The flu is officially an epidemic. Here's how you can fight the flu and recover faster.
By Rachael Anderson
The flu has officially reached epidemic proportions in the U.S., pushing many of our nation's hospitals to the brink. Health experts say this year's strain -- the H3N2 virus -- is exceptionally easy to catch and spread. And in a perfect storm of contagion, there's a highly infectious stomach bug going around and the worst outbreak of whooping cough in 60 years.
What can you do if you come down with the flu? Mehmet Oz, MD, reveals his top flu essentials to stop the spread of the virus and help you recover faster.
Essentials #1 and #2: Ibuprofen and acetaminophen
Dr. Oz recommends you alternate between the two. "This combination of drugs targets different receptors and delivers a one-two punch to fevers," says Oz. "And by alternating them, you actually protect against overloading your kidneys or your liver." Oz recommends you take acetaminophen first. Four to six hours later, take two ibuprofen. Four to six hours later, take a dose of acetaminophen, and so on. Be sure not to exceed the maximum dosage for a 24-hour period, as indicated on the package.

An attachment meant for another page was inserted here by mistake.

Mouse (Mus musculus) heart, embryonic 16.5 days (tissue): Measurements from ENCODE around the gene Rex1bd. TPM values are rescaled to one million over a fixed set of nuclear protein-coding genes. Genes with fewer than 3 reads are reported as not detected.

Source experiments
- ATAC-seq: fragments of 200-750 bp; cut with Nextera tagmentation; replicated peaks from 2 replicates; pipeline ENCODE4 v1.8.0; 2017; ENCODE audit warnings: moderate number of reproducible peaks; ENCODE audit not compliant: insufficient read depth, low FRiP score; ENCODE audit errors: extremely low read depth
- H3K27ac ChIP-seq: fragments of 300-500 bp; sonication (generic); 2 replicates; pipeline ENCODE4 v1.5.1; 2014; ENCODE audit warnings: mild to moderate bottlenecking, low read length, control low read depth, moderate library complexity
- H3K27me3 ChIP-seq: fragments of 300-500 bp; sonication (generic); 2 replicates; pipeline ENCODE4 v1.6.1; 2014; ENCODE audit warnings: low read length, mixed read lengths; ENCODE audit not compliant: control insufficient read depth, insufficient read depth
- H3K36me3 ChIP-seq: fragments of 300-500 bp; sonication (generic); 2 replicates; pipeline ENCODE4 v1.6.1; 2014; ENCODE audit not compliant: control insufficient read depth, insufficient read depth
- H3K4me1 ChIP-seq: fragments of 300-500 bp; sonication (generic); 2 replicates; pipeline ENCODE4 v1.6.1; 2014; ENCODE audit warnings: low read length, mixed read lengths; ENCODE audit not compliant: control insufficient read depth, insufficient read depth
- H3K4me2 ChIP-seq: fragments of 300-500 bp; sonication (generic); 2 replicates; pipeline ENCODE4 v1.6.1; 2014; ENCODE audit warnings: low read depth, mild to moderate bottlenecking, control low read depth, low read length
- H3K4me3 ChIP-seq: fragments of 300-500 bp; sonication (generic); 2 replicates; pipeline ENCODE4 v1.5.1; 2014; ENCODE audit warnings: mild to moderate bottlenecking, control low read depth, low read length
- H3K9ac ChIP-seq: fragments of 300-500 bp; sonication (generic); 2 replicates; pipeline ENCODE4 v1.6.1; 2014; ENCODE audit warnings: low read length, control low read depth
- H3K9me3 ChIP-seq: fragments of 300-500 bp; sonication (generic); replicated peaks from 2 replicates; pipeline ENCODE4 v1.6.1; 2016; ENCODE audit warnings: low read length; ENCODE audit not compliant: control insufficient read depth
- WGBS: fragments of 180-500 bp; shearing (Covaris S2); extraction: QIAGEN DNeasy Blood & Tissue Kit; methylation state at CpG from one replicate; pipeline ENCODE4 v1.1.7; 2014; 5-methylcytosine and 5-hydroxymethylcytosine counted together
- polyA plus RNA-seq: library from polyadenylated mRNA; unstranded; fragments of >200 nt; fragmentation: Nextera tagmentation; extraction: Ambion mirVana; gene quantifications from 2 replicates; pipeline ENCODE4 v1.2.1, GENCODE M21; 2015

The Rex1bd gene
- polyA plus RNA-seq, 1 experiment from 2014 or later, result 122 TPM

Essential #3: Hand sanitizer
"These sanitizers are important to make sure that if you do have the virus on your hands, you don't pass it along, even if you feel fine," says Oz. "Make sure you spread the gel in between your fingers, too." Oz recommends buying a sanitizer that's at least 60 percent alcohol; those products are the most effective at killing the flu virus.
Essential #4: Elderberry tea
Drinking tea when you're sick is a no-brainer, but Oz recommends elderberry tea. "I happen to think this is really effective," says Oz. "It seems to help block the entry of virus particles into your cells, shortening the duration of the flu." Oz recommends you drink four to six cups a day when you're sick.
Essential #5: Surgical mask
It might sound like a crazy thing to do, but according to Oz, it's your obligation to wear a mask when you're sick. "These are important to use at home to keep germs away from healthy family members," says Oz.
When you have the flu, here are a couple of other things Oz wants you to remember:
- Sneeze into your elbow. "When you sneeze, the flu virus sprays up to six feet, traveling at 90 miles an hour. So make sure when you cough or sneeze to do so in your elbow." Once the virus is on your hands, whether you shake someone's hand or touch your clothing, the germs will spread and people in your life are going to get sick.
- Stay home. Even if you feel better, you're still contagious for up to a week after symptoms start. If your child is sick, he or she is contagious for two weeks. It's your responsibility not to spread the virus and infect others.
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